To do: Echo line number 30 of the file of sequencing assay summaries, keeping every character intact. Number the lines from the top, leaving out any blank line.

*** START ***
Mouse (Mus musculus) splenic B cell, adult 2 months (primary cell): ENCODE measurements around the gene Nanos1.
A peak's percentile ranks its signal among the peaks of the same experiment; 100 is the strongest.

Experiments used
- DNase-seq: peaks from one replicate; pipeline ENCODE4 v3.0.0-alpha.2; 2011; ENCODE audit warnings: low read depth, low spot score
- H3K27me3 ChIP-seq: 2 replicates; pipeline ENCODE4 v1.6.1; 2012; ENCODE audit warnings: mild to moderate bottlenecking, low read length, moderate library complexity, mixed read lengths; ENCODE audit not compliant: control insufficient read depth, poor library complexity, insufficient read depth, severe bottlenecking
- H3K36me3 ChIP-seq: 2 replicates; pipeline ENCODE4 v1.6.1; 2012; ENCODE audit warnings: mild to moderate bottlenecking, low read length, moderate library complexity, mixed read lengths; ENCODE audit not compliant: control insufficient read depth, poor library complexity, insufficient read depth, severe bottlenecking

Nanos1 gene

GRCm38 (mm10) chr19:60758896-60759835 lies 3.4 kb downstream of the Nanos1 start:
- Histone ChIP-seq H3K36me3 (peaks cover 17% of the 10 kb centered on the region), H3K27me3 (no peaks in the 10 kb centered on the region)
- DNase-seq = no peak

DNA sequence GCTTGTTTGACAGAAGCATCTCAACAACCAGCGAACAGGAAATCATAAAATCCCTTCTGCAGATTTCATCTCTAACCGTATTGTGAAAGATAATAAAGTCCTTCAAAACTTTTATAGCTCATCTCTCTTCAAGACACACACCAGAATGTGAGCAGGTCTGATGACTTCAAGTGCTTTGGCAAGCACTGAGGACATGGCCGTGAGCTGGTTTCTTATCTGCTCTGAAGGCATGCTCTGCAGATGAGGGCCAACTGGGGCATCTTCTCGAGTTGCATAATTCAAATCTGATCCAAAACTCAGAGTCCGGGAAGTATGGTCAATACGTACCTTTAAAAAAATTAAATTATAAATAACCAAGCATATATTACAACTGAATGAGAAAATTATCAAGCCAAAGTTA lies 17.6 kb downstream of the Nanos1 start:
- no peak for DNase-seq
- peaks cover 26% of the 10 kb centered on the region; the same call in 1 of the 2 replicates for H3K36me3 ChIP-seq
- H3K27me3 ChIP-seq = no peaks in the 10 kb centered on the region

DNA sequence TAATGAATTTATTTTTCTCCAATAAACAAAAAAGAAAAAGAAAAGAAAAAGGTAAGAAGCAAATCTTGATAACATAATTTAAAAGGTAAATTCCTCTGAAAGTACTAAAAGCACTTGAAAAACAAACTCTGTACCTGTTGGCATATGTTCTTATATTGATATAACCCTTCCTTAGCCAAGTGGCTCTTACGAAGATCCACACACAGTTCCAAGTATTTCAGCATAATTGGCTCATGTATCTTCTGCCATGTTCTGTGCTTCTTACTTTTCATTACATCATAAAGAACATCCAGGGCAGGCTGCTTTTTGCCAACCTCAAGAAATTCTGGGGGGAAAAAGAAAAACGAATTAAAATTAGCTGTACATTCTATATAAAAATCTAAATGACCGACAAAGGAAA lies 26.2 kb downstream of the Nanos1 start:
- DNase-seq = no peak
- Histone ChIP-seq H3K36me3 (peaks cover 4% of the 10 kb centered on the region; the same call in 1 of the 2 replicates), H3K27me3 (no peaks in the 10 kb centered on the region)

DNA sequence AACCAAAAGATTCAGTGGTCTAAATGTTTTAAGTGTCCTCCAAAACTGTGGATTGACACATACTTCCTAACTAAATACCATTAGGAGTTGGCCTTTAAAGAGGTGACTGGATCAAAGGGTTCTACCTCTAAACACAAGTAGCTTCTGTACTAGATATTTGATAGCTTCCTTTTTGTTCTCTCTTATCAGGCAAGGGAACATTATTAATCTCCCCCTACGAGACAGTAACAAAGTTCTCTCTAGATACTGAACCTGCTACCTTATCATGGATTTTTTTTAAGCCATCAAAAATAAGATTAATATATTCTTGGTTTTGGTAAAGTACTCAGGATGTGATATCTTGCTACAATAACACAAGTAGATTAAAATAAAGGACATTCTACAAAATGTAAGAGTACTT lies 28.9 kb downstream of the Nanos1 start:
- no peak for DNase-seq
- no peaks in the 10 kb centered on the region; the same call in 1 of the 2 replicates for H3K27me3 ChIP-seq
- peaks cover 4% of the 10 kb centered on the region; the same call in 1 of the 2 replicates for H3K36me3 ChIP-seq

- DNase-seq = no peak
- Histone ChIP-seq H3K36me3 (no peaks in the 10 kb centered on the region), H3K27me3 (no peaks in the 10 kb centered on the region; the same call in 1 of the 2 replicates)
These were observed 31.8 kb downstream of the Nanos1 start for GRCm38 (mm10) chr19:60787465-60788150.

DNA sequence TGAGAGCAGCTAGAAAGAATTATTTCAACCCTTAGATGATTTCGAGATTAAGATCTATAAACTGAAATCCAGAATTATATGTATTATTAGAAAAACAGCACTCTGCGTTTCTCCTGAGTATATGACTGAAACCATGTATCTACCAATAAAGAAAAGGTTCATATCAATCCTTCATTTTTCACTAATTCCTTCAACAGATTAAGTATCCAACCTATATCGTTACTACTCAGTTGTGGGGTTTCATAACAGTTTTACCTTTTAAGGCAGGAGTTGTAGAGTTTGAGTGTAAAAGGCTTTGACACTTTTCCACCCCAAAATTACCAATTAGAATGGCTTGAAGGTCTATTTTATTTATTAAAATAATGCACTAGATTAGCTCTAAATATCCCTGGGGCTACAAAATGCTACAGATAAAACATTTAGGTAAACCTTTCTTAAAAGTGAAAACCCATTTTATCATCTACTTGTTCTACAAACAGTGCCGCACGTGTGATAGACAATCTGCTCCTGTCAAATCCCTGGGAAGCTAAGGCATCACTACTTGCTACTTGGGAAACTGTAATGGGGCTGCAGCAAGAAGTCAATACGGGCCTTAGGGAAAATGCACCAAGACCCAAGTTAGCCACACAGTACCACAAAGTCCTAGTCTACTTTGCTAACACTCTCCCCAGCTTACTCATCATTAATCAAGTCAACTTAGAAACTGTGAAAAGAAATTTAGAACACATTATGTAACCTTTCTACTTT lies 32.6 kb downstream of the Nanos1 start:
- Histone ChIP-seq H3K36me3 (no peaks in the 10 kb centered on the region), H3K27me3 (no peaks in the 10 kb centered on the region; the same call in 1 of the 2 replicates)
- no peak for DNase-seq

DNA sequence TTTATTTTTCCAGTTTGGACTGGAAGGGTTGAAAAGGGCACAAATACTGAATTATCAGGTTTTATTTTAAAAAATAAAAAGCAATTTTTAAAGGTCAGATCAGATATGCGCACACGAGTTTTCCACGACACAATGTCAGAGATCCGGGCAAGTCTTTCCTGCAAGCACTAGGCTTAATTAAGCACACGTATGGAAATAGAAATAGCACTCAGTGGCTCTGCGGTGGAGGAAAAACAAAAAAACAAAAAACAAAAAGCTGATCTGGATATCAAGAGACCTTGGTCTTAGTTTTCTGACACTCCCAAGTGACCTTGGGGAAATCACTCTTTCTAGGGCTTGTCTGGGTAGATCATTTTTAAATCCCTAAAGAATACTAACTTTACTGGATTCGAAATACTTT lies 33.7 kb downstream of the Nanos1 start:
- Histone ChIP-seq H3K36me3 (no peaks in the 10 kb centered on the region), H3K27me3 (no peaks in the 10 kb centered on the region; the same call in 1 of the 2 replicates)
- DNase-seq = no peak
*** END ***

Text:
- DNase-seq = no peak